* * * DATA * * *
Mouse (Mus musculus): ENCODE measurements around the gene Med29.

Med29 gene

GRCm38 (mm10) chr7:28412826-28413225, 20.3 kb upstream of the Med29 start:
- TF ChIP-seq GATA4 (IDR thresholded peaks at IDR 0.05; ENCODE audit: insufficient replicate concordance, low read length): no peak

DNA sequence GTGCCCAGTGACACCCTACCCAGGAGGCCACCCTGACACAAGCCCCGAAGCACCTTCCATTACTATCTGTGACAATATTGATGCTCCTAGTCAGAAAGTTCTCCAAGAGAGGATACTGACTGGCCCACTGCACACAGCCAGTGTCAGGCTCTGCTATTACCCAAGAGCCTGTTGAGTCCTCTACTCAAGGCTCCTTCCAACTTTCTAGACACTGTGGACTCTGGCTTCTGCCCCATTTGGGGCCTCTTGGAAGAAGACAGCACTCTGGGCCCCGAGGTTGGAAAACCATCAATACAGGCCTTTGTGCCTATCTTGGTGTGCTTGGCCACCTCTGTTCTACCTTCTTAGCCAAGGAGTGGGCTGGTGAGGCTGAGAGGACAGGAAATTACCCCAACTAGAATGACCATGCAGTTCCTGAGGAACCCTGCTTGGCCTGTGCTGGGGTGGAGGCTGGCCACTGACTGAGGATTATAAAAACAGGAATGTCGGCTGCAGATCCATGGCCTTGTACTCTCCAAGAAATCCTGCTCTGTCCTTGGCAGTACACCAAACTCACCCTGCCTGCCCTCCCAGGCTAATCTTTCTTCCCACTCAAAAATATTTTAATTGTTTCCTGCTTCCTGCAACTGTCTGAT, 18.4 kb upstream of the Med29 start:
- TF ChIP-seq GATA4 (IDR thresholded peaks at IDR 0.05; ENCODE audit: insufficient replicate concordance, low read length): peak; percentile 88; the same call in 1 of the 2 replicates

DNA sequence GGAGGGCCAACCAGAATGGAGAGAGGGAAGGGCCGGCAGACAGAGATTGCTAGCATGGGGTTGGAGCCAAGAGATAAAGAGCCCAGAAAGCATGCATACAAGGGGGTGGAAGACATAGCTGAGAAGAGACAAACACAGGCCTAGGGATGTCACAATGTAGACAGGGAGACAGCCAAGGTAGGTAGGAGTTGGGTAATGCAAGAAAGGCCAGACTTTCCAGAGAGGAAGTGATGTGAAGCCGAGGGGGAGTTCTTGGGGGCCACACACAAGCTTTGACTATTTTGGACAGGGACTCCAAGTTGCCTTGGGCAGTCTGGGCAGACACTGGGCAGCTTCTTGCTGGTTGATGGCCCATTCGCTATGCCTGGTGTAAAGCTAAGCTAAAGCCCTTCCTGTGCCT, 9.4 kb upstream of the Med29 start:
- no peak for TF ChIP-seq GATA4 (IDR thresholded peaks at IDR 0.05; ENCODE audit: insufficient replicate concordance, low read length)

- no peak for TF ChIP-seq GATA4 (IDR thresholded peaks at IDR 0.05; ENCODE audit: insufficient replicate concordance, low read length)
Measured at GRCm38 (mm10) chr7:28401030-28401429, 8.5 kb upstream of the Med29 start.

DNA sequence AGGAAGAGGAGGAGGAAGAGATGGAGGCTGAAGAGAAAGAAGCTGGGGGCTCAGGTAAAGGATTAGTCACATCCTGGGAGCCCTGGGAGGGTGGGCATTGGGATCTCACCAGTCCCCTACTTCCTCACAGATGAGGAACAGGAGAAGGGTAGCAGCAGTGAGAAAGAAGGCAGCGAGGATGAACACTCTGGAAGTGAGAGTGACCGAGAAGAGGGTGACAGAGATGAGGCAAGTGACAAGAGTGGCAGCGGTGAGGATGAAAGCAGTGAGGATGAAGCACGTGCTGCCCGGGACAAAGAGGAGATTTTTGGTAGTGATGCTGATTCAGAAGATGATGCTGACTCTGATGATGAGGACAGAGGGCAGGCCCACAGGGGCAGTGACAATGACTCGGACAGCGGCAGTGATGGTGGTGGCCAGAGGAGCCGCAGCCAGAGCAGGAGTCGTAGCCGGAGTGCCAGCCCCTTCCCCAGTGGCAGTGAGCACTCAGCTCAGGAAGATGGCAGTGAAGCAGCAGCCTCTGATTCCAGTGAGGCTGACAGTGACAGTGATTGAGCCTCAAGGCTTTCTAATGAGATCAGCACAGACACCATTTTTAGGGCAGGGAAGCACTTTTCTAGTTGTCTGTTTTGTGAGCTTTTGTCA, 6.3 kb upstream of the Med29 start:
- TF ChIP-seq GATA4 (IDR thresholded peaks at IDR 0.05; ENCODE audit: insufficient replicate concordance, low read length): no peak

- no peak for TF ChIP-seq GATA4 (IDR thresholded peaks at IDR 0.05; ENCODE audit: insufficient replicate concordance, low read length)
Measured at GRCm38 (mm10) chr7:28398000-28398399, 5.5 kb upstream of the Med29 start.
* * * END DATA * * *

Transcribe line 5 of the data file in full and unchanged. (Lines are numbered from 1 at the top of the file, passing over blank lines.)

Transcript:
DNA sequence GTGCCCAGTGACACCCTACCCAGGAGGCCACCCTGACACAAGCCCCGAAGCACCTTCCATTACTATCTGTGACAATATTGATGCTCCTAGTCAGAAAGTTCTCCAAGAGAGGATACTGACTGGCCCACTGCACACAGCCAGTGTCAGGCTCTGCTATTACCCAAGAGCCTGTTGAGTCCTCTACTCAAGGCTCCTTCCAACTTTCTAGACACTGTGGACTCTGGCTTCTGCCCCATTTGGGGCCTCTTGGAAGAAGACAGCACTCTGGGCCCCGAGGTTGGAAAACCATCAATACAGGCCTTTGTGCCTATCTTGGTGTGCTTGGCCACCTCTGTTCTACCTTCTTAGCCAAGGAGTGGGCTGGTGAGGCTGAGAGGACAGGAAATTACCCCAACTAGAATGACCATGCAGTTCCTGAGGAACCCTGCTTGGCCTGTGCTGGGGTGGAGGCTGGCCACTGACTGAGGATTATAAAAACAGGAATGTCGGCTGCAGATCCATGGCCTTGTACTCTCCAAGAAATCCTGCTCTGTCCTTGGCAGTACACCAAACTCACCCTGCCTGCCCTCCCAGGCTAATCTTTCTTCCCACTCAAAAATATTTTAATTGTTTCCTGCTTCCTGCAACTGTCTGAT, 18.4 kb upstream of the Med29 start: